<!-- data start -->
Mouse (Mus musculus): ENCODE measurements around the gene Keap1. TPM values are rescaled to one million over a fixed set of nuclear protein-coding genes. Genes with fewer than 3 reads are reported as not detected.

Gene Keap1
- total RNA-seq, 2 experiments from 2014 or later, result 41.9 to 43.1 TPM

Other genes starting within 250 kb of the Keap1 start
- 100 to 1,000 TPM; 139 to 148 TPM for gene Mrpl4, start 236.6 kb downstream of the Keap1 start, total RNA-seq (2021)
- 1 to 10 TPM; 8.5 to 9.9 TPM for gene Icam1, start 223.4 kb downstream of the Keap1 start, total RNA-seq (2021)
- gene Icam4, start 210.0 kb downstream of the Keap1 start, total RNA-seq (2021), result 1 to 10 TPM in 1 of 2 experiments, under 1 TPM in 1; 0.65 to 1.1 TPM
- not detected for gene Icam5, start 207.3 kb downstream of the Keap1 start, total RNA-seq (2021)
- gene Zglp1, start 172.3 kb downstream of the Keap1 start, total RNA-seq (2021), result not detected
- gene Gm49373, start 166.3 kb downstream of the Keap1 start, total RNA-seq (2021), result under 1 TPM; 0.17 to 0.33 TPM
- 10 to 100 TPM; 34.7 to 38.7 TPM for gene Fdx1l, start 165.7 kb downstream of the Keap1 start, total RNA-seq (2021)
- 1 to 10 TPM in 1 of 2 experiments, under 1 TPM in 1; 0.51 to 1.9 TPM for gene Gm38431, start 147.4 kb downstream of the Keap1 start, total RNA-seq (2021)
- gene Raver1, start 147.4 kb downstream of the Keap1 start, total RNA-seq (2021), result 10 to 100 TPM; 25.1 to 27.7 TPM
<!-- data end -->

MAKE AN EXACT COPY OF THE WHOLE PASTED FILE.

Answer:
Mouse (Mus musculus): ENCODE measurements around the gene Keap1. TPM values are rescaled to one million over a fixed set of nuclear protein-coding genes. Genes with fewer than 3 reads are reported as not detected.

Gene Keap1
- total RNA-seq, 2 experiments from 2014 or later, result 41.9 to 43.1 TPM

Other genes starting within 250 kb of the Keap1 start
- 100 to 1,000 TPM; 139 to 148 TPM for gene Mrpl4, start 236.6 kb downstream of the Keap1 start, total RNA-seq (2021)
- 1 to 10 TPM; 8.5 to 9.9 TPM for gene Icam1, start 223.4 kb downstream of the Keap1 start, total RNA-seq (2021)
- gene Icam4, start 210.0 kb downstream of the Keap1 start, total RNA-seq (2021), result 1 to 10 TPM in 1 of 2 experiments, under 1 TPM in 1; 0.65 to 1.1 TPM
- not detected for gene Icam5, start 207.3 kb downstream of the Keap1 start, total RNA-seq (2021)
- gene Zglp1, start 172.3 kb downstream of the Keap1 start, total RNA-seq (2021), result not detected
- gene Gm49373, start 166.3 kb downstream of the Keap1 start, total RNA-seq (2021), result under 1 TPM; 0.17 to 0.33 TPM
- 10 to 100 TPM; 34.7 to 38.7 TPM for gene Fdx1l, start 165.7 kb downstream of the Keap1 start, total RNA-seq (2021)
- 1 to 10 TPM in 1 of 2 experiments, under 1 TPM in 1; 0.51 to 1.9 TPM for gene Gm38431, start 147.4 kb downstream of the Keap1 start, total RNA-seq (2021)
- gene Raver1, start 147.4 kb downstream of the Keap1 start, total RNA-seq (2021), result 10 to 100 TPM; 25.1 to 27.7 TPM